Arc21 Court of Appeal ruling: What does it mean?

By Jayne McCormack
BBC News NI Political Reporter

Image source, AFP

It has been 536 days since power-sharing in Northern Ireland collapsed - 536 days without ministers to oversee the running of Stormont's nine departments.

In the absence of an executive, civil servants were left uncertain about what decisions to take, and who should take them.

The long-running court case over the proposed Arc21 waste incinerator in County Antrim raised questions about exactly that conundrum.

The judgement upholding a ruling that a senior civil servant did not have the power to act without ministerial approval in the case of the incinerator could have massive implications for future governance in Northern Ireland.

Here are some of the key parts of the judgement and what they mean.

What the judgement said:

"Any decision which as a matter of convention or otherwise would normally go before the minister for approval lies beyond the competence of a senior civil servant in the absence of a minister."

What it means:

Effectively, civil servants do not have the authority to take decisions usually reserved for a minister, even while the executive and assembly aren't functioning.

A civil servant's job description is to advise ministers and be accountable to them, and the judges agreed that any divergence from that even in circumstances where Stormont isn't functioning would be a "remarkable constitutional change" and a departure from what was stated in the 1998 Good Friday Agreement.

What the judgement said:

"The Court of Appeal agreed that the decision in this case is a cross-cutting decision and said that the 1998 act expressly attributes that function to the executive committee and provides a mechanism to ensure that the authority of ministers is limited accordingly."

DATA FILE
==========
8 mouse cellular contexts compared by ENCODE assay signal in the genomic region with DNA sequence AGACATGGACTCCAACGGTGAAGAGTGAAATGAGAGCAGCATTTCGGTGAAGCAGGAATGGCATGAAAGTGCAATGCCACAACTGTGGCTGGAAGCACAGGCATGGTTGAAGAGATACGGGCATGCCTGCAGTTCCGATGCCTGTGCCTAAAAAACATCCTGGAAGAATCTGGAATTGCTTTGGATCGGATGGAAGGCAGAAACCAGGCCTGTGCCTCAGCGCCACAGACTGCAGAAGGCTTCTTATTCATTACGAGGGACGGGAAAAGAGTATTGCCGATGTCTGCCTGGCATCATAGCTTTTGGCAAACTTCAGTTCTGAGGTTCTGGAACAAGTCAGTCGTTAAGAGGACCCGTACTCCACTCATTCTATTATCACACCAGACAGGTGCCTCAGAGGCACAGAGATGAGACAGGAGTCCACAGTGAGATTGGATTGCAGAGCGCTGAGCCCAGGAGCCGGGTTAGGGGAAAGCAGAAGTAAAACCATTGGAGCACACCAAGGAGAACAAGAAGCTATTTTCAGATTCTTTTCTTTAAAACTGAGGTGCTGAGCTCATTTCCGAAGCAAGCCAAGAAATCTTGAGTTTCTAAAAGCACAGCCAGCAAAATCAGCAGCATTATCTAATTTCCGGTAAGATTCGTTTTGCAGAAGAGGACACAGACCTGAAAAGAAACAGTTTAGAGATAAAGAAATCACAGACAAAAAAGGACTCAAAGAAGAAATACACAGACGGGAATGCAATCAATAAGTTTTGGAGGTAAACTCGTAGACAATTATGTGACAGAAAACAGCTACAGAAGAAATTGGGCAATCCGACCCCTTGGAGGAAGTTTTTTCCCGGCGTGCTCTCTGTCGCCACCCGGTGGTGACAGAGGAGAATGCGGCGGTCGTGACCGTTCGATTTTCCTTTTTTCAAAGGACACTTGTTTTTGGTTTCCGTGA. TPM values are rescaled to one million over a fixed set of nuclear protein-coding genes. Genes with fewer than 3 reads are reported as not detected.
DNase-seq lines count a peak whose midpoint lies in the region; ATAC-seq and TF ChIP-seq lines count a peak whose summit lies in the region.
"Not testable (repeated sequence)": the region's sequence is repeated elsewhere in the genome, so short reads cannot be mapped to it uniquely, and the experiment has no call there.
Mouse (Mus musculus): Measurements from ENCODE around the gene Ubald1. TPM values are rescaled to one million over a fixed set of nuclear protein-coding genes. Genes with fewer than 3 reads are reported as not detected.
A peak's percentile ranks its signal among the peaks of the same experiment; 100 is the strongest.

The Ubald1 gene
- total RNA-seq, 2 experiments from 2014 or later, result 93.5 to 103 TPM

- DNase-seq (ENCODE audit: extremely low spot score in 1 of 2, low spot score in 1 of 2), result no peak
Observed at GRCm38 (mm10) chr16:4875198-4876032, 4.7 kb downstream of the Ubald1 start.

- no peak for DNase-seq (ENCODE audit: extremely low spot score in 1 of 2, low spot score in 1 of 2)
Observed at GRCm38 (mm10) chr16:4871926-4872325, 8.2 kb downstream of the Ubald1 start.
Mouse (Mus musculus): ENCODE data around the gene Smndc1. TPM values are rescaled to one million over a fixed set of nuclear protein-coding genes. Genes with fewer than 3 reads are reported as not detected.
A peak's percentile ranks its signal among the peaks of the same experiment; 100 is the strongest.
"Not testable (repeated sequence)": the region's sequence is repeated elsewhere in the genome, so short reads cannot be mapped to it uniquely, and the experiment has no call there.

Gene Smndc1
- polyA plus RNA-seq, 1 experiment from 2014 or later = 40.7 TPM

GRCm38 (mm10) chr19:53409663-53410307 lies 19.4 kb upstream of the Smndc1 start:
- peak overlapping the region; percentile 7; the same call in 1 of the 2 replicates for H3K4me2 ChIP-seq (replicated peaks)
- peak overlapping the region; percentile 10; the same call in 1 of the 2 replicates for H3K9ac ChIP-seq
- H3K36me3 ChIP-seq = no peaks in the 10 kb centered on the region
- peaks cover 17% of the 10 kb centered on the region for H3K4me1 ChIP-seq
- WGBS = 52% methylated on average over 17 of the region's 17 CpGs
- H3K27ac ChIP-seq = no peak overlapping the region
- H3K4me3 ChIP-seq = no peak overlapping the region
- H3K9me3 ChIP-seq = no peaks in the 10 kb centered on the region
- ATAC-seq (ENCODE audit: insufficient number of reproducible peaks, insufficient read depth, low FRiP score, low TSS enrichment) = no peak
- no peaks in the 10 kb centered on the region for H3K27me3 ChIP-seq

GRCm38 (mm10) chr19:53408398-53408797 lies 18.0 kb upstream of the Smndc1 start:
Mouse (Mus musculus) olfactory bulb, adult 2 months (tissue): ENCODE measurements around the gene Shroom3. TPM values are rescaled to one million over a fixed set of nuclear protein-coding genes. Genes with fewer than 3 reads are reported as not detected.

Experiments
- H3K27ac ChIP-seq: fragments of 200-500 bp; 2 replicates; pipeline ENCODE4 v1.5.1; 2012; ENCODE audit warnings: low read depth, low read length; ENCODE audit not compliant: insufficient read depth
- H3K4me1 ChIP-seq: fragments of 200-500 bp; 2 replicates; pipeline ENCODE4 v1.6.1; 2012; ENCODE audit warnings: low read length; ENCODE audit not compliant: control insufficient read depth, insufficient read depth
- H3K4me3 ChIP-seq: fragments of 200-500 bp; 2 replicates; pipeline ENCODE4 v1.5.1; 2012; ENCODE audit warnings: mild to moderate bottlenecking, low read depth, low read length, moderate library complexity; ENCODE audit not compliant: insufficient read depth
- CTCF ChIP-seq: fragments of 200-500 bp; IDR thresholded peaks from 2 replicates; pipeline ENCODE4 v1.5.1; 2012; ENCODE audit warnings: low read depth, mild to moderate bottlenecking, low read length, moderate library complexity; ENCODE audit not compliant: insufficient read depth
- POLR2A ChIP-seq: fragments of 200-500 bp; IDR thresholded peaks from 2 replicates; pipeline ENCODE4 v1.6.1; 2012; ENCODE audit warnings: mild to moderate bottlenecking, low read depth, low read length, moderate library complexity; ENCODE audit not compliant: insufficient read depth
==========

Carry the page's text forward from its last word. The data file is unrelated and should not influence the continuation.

What it means:

' A cross-cutting decision' - basically a decision where two or more departments would have input into any project.

The appeal judges ruled that such was the environmental and political significance of the decision about whether or not to approve the incinerator plant, which during devolution would have been a decision that cut across several Stormont departments.

Decisions like that would normally be reserved for a minister to sign off on, or would be required to be brought to the entire executive to get the green light.

Image source, GAA
Image caption,
The court ruling could have implications for the likes of the new new GAA stadium at Casement Park in west Belfast

As a result of the ruling though, there is concern now from some political parties and business leaders that many other decisions that would be determined as significant or "cross-cutting" sitting in Stormont department in-trays awaiting approval could be left waiting an awful lot longer.

The North-South Interconnector is already facing a legal challenge on the same grounds as the incinerator, while Casement Park, the proposed new GAA stadium in west Belfast, the Belfast Transport Hub and Dalriadan gold mine are all waiting approval from the Department for Infrastructure.

What the judgement said:

"Observations on the limited powers available to senior civil servants in the absence of a minister are contained within the judgement, but it expressed no final view on the competence of departments to make decisions during periods when no minister is in place."

What it means:

Despite the strong wording earlier in the ruling from the appeal judges about the limits on what civil servants can do, their conclusion is far from clear-cut.

When the appeal to the incinerator case was announced, the head of the Northern Ireland civil service, David Sterling, said it was important to get clarity on the powers available to civil servants in the absence of ministers.

But the waters appear even more muddied now, and politicians and businesses have turned their attention to the Secretary of State Karen Bradley, urging her to step in and bring in direct rule ministers from Westminster so that all of those big decisions can be taken.

But that in itself would bring with it a whole other series of implications for politics in Northern Ireland.

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